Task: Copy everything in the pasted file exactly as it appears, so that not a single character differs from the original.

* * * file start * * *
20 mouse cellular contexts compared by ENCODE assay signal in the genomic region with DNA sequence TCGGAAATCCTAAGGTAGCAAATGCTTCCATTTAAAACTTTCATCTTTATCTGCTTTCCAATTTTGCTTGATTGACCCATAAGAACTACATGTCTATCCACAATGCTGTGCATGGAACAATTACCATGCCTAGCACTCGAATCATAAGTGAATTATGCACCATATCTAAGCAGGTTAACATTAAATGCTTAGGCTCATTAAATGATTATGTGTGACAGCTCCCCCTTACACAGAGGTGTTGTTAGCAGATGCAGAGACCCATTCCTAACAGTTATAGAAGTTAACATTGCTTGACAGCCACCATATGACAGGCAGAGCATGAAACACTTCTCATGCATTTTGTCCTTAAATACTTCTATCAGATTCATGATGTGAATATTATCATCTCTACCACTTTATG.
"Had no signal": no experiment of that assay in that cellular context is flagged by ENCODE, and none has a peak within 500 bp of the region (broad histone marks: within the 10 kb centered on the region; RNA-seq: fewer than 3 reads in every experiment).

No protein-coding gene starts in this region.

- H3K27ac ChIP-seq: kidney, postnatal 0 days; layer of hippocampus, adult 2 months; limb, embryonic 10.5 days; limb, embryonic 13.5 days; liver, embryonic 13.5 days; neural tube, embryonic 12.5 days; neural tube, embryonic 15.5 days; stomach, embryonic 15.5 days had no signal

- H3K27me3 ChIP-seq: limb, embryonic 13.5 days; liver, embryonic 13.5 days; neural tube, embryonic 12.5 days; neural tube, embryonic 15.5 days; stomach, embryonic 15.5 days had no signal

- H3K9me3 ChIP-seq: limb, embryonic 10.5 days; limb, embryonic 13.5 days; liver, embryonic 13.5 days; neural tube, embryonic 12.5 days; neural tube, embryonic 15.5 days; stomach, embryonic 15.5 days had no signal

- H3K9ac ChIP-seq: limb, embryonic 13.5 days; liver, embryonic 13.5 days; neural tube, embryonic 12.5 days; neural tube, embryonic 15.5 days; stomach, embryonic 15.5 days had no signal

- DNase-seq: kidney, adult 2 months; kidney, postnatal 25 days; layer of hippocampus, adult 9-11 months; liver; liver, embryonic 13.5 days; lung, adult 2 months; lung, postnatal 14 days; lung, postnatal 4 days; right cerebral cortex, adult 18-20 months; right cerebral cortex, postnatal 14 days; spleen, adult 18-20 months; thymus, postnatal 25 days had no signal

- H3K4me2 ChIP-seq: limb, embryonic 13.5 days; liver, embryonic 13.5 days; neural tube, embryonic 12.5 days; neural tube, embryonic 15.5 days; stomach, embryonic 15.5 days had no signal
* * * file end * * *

20 mouse cellular contexts compared by ENCODE assay signal in the genomic region with DNA sequence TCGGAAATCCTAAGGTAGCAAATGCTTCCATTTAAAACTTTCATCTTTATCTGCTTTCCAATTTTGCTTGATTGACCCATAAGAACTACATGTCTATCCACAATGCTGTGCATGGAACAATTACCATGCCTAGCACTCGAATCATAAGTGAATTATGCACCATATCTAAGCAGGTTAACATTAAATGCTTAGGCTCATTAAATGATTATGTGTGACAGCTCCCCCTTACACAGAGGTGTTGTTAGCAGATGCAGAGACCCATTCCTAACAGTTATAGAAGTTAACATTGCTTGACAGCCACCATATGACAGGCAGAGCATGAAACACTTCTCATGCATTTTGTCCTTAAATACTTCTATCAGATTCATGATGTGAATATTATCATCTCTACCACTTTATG.
"Had no signal": no experiment of that assay in that cellular context is flagged by ENCODE, and none has a peak within 500 bp of the region (broad histone marks: within the 10 kb centered on the region; RNA-seq: fewer than 3 reads in every experiment).

No protein-coding gene starts in this region.

- H3K27ac ChIP-seq: kidney, postnatal 0 days; layer of hippocampus, adult 2 months; limb, embryonic 10.5 days; limb, embryonic 13.5 days; liver, embryonic 13.5 days; neural tube, embryonic 12.5 days; neural tube, embryonic 15.5 days; stomach, embryonic 15.5 days had no signal

- H3K27me3 ChIP-seq: limb, embryonic 13.5 days; liver, embryonic 13.5 days; neural tube, embryonic 12.5 days; neural tube, embryonic 15.5 days; stomach, embryonic 15.5 days had no signal

- H3K9me3 ChIP-seq: limb, embryonic 10.5 days; limb, embryonic 13.5 days; liver, embryonic 13.5 days; neural tube, embryonic 12.5 days; neural tube, embryonic 15.5 days; stomach, embryonic 15.5 days had no signal

- H3K9ac ChIP-seq: limb, embryonic 13.5 days; liver, embryonic 13.5 days; neural tube, embryonic 12.5 days; neural tube, embryonic 15.5 days; stomach, embryonic 15.5 days had no signal

- DNase-seq: kidney, adult 2 months; kidney, postnatal 25 days; layer of hippocampus, adult 9-11 months; liver; liver, embryonic 13.5 days; lung, adult 2 months; lung, postnatal 14 days; lung, postnatal 4 days; right cerebral cortex, adult 18-20 months; right cerebral cortex, postnatal 14 days; spleen, adult 18-20 months; thymus, postnatal 25 days had no signal

- H3K4me2 ChIP-seq: limb, embryonic 13.5 days; liver, embryonic 13.5 days; neural tube, embryonic 12.5 days; neural tube, embryonic 15.5 days; stomach, embryonic 15.5 days had no signal